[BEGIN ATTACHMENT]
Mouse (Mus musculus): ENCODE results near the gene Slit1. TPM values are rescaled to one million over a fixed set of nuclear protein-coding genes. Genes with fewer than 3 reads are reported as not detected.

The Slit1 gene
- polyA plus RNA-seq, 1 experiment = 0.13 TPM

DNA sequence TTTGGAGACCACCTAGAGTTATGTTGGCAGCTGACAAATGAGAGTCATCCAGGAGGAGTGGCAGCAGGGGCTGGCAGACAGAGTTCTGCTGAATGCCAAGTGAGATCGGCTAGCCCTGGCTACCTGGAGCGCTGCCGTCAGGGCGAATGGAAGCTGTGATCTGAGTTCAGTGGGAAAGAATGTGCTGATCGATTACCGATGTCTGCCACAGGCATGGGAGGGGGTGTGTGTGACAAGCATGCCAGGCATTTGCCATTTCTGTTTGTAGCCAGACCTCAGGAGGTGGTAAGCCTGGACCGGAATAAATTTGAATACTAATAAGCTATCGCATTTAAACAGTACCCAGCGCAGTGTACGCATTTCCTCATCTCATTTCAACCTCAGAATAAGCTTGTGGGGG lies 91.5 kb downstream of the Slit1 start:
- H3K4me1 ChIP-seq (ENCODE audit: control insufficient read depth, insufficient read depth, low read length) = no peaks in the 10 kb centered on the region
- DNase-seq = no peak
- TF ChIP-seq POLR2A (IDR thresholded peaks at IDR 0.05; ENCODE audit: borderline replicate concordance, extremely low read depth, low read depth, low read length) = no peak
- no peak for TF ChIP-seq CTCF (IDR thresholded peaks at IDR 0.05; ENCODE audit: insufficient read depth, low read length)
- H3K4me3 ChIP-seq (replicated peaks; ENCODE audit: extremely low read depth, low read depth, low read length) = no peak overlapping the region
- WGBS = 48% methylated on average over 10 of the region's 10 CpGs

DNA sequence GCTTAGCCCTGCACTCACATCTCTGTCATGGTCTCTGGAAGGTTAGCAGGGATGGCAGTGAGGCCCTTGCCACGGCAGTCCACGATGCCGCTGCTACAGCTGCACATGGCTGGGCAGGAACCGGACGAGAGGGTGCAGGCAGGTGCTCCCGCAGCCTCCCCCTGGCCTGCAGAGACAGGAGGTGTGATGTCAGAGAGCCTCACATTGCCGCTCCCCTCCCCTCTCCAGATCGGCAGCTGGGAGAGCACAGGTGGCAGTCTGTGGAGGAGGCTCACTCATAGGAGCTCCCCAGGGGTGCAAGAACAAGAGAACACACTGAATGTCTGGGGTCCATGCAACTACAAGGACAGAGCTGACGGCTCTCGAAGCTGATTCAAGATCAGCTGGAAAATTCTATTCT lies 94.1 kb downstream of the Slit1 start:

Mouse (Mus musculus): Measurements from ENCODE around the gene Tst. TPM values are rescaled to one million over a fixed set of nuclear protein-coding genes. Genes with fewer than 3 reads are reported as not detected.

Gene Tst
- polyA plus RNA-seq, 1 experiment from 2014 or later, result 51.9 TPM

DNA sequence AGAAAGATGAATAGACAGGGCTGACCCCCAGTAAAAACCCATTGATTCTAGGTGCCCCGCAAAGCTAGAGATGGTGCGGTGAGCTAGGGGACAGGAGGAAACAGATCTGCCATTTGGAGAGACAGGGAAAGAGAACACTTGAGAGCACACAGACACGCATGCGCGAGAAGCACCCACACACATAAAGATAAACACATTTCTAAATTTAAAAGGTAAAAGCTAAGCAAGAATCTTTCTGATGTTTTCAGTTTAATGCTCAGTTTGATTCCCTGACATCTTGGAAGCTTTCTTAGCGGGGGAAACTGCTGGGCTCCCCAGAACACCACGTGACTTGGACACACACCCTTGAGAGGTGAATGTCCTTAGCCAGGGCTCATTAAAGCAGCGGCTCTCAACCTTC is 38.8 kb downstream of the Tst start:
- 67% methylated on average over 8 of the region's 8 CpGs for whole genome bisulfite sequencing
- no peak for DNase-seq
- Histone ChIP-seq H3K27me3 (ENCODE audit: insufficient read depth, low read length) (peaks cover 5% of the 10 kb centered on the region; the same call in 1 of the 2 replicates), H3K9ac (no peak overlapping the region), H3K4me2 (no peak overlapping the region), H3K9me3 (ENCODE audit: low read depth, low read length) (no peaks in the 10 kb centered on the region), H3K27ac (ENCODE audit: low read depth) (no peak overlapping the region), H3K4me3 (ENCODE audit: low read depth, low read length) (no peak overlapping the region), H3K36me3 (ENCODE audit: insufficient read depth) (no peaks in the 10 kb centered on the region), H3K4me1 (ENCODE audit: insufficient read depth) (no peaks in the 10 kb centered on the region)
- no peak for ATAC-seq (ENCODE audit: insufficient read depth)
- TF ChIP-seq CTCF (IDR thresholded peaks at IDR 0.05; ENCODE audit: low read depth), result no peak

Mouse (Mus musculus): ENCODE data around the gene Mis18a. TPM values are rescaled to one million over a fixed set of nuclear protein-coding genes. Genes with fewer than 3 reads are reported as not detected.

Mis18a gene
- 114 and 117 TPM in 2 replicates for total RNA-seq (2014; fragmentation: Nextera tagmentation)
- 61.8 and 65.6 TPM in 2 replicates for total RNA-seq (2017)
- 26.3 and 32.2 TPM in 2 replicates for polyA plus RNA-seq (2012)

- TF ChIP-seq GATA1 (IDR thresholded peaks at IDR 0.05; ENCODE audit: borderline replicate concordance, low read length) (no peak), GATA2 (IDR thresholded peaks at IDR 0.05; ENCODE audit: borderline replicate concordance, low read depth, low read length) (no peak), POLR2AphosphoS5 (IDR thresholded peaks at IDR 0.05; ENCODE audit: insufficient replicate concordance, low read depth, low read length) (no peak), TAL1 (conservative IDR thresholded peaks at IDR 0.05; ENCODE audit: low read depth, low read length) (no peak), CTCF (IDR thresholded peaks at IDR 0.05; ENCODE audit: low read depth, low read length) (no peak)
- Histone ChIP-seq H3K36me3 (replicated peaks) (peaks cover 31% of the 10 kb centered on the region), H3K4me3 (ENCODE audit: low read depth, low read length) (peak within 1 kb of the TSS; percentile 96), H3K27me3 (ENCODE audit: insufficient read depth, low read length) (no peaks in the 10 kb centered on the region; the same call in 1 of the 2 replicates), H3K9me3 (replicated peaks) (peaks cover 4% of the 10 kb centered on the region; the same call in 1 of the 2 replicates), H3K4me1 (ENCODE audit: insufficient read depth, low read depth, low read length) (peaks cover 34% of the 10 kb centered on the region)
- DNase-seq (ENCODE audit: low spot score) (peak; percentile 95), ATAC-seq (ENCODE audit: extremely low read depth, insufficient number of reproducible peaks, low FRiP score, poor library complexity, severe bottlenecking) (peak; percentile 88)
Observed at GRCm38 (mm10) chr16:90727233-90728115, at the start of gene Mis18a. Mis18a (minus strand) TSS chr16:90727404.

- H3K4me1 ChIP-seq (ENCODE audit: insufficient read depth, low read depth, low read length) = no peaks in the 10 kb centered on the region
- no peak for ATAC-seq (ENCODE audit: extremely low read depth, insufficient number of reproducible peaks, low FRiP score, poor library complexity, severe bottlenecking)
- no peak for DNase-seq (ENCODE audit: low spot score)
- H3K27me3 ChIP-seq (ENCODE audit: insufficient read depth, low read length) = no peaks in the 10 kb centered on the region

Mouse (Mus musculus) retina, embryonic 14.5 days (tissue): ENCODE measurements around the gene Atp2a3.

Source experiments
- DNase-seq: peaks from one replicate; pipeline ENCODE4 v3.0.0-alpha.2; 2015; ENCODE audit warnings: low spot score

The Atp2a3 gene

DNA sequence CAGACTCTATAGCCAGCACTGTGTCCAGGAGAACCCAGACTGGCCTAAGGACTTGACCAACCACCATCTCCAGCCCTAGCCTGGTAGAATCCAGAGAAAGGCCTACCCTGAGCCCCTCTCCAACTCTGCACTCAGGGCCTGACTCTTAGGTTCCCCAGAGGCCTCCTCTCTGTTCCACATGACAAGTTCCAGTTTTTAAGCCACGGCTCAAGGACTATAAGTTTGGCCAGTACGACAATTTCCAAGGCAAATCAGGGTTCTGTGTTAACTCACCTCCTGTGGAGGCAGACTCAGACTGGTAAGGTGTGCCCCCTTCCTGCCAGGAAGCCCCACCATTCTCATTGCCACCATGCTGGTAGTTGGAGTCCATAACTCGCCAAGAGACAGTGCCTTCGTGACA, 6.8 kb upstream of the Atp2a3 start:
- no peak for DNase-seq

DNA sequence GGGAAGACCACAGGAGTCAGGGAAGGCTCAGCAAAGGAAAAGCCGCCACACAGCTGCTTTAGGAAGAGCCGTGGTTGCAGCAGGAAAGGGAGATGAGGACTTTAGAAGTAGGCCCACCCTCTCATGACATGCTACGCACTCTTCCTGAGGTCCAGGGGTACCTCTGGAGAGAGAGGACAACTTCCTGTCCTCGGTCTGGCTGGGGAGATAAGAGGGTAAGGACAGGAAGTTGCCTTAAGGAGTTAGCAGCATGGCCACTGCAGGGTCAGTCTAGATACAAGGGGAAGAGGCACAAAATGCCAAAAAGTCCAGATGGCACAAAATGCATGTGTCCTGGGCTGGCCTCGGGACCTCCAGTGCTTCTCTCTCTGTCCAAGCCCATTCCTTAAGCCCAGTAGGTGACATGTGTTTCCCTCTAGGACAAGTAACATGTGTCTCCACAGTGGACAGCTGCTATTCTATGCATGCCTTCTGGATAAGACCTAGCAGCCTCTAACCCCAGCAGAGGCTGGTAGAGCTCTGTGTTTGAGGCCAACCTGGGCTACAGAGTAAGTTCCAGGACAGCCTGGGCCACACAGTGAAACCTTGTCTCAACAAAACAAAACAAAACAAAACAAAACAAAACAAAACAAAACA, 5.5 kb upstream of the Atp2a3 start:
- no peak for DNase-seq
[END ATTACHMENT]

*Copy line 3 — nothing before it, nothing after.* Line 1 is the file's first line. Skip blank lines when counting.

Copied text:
- polyA plus RNA-seq, 1 experiment = 0.13 TPM